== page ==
Pi Phi Chapter

Perception of Nursing Research Utilization among Attendees at a Nursing Research Conference

Nursing Research on the Green

2016 Abstract

Ann Falkenberg Olson, PhD, CNP, RN; Cynthia Cassellius, MSN, RN; Rosemarie Hoff, DNP, RN, CNE; Charlene Hopkins, MSN, RN, CNE; Dawn Steffes; Mary Ellen Stolder, PhD, RN, ANP-BC; Delayne Vogel, MSN, RN, CNE – Gundersen Health System, Viterbo University, Western Technical College

  • Background:  Historically, nurses' perceptions of research may affect their direct involvement in effective, proactive, meaningful research projects that support progressive change.
  • Significance:  As complexity of our health care system evolves, nurses may not perceive the importance of their role in the research process.
  • Purpose/objective:  The purpose of this study was to identify and describe endorsers and barriers to research utilization among attendees at a regional annual nursing research conference.
  • Methods/project:   The setting was at an annual regional nursing research conference, sponsored by a partnership of regional health care organizations and academic institutions, and attended by practicing nurses as well as undergraduate and graduate nursing students. This study used a descriptive design with one day of data collection. The Research Utilization Questionnaire was administered to both practicing nurses and nursing students. Research utilization issues were measured within three subscales: attitudes toward research (12 items), availability and support for implementation (8 items), and daily practice research use (9 items). Using a convenience sampling method, this tool was administered onsite to conference attendees via hard-copy or tablet/laptop/internet-based access.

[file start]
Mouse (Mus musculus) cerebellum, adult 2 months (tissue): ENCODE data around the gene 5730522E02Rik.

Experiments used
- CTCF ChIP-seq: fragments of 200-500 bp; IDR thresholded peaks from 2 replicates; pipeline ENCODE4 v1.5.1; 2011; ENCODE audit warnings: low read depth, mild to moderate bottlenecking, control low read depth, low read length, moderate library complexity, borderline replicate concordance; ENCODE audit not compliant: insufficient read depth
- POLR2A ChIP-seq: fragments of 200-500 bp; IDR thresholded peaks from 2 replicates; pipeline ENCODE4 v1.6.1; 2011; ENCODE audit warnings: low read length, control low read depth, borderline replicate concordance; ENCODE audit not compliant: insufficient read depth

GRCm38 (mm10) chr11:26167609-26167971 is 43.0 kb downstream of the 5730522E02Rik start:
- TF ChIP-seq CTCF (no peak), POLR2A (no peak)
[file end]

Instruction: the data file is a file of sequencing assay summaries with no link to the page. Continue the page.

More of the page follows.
• Results:  93 conference attendees completed the questionnaire for a 21% participation rate. Thirty three of the respondents identified themselves as undergraduate nursing students and 60 of the respondents self-identified as nurses. Based on single item statement, “I wish to change my practice based on research,” 86.44% of practicing nurses stated they wished to change their practice based on research compared to 59.38% of undergraduate students (p = .012).  A single item statement, “research is understandable” was endorsed by 64.86% of nurses who do not provide direct patient care compared to 52.17% of nurses who provide direct patient care (p = .031). Daily practice research use significantly differed on three items on the daily practice research use subscale, with nurses in nondirect roles endorsing the use of research in day-to-day practice (p =.017); use of research findings in clinical practice (p =.003); and helping others to apply research in clinical practice (p = .029). Perceived barriers to research utilization significantly differed between nurses in direct versus nondirect roles on four items on a subscale measuring availability and support for utilization, with nurses in direct care roles more likely to identify a lack of manager support
    (p =.053), insufficient quality of existing research (p =.011), a lack of time (p =.034), and lack of research conducted in the work environment (p = .07) as barriers.
    Although attitudes toward research utilization in the clinical setting are positive among nurses, nurses in direct care roles perceived significantly more barriers and were less likely report the application of research in daily practice.
  • Clinical implications:  A perceived lack of availability and support for implementation is significant barrier to research utilization in practice. Nurses in direct care roles in particular may benefit from administrative support and help from nurse researchers to better understand and utilize research findings in the clinical setting.

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